While we might be more inclined to think of construction sites and scaffolding as being the workplaces that are most fraught with danger, there are still potential hazards and dangers lurking in the office. Employees can legally expect their employers to ensure their safety while in the workplace, so it is important to recognise potential hazards, find ways to mitigate or protect against those hazards, and then ensure that all relevant people and visitors receive health and safety training, information, and guidance that they need in order to keep them free from injury and illness.
Everything In Its Place
Falls are the most common office accidents, and one of the most common causes of people falling while in the office are items left on the floor. Typically, employees will only leave boxes, files, and other items on the floor if there is nowhere practical or useful for them to be placed. Always ensure that you offer adequate storage, both temporary and permanent, for all of the people in the office, and then encourage every member of your company to use those items.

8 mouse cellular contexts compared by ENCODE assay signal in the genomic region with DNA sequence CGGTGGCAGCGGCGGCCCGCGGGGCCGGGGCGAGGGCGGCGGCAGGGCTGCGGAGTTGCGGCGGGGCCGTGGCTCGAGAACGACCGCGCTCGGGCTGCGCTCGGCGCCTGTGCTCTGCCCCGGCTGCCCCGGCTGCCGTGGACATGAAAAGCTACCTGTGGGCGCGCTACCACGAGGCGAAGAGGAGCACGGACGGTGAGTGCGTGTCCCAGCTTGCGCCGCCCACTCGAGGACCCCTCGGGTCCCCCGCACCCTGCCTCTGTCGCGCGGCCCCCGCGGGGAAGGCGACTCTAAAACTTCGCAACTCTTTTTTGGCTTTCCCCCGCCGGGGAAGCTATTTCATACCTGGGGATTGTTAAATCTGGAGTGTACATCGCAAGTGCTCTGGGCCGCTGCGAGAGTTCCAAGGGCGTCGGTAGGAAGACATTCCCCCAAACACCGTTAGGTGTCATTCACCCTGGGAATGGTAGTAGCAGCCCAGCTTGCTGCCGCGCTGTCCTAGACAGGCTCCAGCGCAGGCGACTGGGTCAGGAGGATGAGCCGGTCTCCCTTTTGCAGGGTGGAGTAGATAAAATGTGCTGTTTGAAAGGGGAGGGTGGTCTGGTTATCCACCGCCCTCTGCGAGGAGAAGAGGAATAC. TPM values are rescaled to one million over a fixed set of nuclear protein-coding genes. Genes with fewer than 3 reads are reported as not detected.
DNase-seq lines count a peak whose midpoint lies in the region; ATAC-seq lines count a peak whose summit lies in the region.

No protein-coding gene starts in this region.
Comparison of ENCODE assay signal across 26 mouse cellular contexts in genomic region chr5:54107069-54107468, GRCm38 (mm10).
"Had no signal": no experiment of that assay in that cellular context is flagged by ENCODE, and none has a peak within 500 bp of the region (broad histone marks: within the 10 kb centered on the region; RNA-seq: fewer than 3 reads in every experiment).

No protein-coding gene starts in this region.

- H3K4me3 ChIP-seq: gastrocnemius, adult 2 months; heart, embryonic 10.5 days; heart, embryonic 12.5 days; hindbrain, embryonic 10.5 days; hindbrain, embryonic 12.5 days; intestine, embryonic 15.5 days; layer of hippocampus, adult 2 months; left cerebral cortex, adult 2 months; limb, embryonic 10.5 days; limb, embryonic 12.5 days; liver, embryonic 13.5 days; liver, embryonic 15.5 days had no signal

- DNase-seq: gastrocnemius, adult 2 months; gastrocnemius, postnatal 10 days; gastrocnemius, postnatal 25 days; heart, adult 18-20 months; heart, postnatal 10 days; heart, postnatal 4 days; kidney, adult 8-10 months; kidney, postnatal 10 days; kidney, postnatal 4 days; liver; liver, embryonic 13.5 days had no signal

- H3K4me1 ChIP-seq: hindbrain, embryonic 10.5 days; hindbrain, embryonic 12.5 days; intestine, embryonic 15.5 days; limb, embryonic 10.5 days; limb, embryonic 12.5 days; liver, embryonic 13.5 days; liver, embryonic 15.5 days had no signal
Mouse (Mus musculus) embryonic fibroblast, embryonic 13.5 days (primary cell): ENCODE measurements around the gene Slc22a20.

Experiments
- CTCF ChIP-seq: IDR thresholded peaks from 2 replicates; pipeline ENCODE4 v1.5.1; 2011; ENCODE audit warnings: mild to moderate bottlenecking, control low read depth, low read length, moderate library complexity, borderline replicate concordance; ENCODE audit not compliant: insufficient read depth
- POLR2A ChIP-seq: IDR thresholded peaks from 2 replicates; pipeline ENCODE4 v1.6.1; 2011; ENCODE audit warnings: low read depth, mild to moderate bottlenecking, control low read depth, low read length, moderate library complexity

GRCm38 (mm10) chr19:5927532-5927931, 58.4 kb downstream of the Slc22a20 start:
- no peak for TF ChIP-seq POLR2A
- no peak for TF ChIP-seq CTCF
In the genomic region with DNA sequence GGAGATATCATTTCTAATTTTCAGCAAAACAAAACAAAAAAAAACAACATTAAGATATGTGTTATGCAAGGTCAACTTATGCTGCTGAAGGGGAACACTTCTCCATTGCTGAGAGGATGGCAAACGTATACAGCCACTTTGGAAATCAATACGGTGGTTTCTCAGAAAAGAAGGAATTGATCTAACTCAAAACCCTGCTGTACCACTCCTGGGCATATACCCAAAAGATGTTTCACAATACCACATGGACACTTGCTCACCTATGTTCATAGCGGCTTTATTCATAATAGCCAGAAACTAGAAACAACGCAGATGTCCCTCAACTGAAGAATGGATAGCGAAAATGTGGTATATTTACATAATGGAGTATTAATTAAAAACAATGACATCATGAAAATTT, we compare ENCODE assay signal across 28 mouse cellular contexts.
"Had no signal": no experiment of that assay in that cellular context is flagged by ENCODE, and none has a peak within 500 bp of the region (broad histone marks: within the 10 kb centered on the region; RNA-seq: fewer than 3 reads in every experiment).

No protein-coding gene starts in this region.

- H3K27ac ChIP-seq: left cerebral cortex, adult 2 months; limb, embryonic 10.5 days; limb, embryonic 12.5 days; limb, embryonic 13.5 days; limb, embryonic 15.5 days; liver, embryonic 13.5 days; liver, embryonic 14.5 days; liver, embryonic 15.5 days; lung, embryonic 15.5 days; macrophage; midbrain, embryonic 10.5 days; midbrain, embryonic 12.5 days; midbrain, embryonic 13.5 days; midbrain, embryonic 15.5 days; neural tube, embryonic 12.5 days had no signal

Slippery When Wet
Another common cause of falls at work, is slipping on slippery surfaces. Tiled and marble floors can look spectacular, and are especially popular in the entrance to office buildings that are open to the public or receive a lot of visitors. However, when people walk on these floors with wet feet, they are not only putting themselves at risk, but also risking the health and safety of everybody that uses the floor after them. Put carpets down in entranceways so that people can dry their feet, and ensure that you have a regular cleaning routine that does not leave a freshly buffed floor at high traffic times.
The design of some buildings means that there are natural hazards at head height, and even at floor height. Uneven floors, staircases that protrude into the office, and other hazards should have warning signs or hazard signs. If you have a mezzanine floor, or if the floor above a staircase looks out over the stairs, then you can add barriers that prevent visitors from falling that improve the design of the office and also ensure safety.
Health And Safety Equipment
Fire extinguishers and blankets, first aid kits, and accident report books are just some of the health and safety equipment that an office needs. Determine the potential risks, attempt to ensure that those risks will not lead to accidents, and provide any equipment necessary to prevent accidents or to treat those that suffer them.
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